The layout or plan of an integrated circuit

Circuit layout rights protect the layout plans or designs of electronic components in an integrated circuit, computer chips, or semi-conductors used in personal computers and computer-reliant equipment such as:

  • household items (e.g. digital watches, television sets and washing machines)
  • medical devices (e.g. heart pacemakers)
  • medical equipment (e.g. x-ray machines and MRI machines)
  • anything else with electronic components.

When do circuit layout rights subsist?

Circuit layout rights commence automatically as soon as the plan or design is created. In this respect, this type of intellectual property right is like copyright.

As with copyright, you do not need to register the plan or design.

What are the requirements for circuit layout rights to subsist?

  1. The layout or plan must be either:
    • made by an Australian citizen or corporation, or a citizen or corporation of an eligible country, or
    • commercially exploited in Australia or in an eligible country.
  2. The layout or plan must be original.

An eligible country is one with laws that confer on Australian citizens the same rights in the eligible country in relation to circuit layout rights as Australian laws confer.

Circuit layout rights start as soon as the layout plan or design is made.

Circuit layout rights last:

  • if they are not commercially exploited – 10 years from when the plan or design is created, or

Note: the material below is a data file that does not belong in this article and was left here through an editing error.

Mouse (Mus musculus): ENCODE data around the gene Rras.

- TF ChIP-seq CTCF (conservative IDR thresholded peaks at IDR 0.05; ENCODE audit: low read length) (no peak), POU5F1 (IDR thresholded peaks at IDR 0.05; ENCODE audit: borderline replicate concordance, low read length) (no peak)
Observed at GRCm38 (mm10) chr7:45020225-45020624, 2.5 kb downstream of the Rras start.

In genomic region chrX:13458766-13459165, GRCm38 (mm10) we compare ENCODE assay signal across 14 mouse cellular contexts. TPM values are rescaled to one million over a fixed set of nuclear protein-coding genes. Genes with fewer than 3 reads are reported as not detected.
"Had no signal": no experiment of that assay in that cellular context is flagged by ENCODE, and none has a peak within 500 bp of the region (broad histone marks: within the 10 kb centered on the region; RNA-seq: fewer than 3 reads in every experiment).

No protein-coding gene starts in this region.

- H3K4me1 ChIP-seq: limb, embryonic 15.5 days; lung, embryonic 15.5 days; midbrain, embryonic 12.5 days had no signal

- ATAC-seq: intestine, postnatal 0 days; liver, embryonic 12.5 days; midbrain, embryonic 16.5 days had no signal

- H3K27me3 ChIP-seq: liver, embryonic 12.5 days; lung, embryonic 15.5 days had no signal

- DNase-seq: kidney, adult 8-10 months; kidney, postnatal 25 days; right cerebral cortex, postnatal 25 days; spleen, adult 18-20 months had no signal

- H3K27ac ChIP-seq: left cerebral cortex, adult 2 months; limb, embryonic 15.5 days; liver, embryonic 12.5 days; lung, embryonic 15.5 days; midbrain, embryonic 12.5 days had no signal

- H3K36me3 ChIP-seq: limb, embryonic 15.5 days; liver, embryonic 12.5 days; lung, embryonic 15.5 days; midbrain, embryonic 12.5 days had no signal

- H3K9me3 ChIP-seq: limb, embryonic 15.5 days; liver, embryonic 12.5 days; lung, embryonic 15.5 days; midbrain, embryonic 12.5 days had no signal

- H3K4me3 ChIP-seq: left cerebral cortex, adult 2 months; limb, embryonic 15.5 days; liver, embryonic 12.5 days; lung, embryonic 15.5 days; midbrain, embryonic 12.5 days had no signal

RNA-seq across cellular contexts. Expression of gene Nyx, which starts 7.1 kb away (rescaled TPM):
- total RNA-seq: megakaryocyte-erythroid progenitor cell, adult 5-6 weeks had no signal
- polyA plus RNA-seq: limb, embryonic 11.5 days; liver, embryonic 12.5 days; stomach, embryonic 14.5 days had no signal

• if they are commercially exploited within that time – 10 years after the calendar year in which the layout was first commercially exploited (see section 8 of the Circuit Layouts Act 1989 (Cwlth) for a definition of 'commercially exploited'.

There is an international agreement called the Agreement on Trade Related Aspects of Intellectual Property Rights (TRIPS) that is administered by the World Trade Organisation (WTO).

Countries that are members of WTO have agreed to pass laws in their own countries that will extend to nationals of other WTO countries. Australia is a member of WTO. Australians therefore enjoy the same protection that is given in other countries that are members of WTO.

Just as registration of circuit layouts rights is not required in Australia, registration is not required in countries that are members of WTO.

View a list of member countries of WTO.

As an owner of circuit layout rights, you have the following rights:

  1. to copy your circuit layout plans or designs
  2. to make integrated circuits from your circuit layout plans or designs
  3. to commercially exploit those integrated circuits
  4. to obtain a court order to stop another person unlawfully using (infringing) your circuit layout rights (this kind of order is called an injunction)
  5. to grant a licence to another person (for example, in other parts of Australia, in other industries, or in other countries) to exploit your circuit layout rights, in return for licence fees, royalties, or other payments
  6. to sell your circuit layout rights
  7. to give away your circuit layout rights to someone else in your will.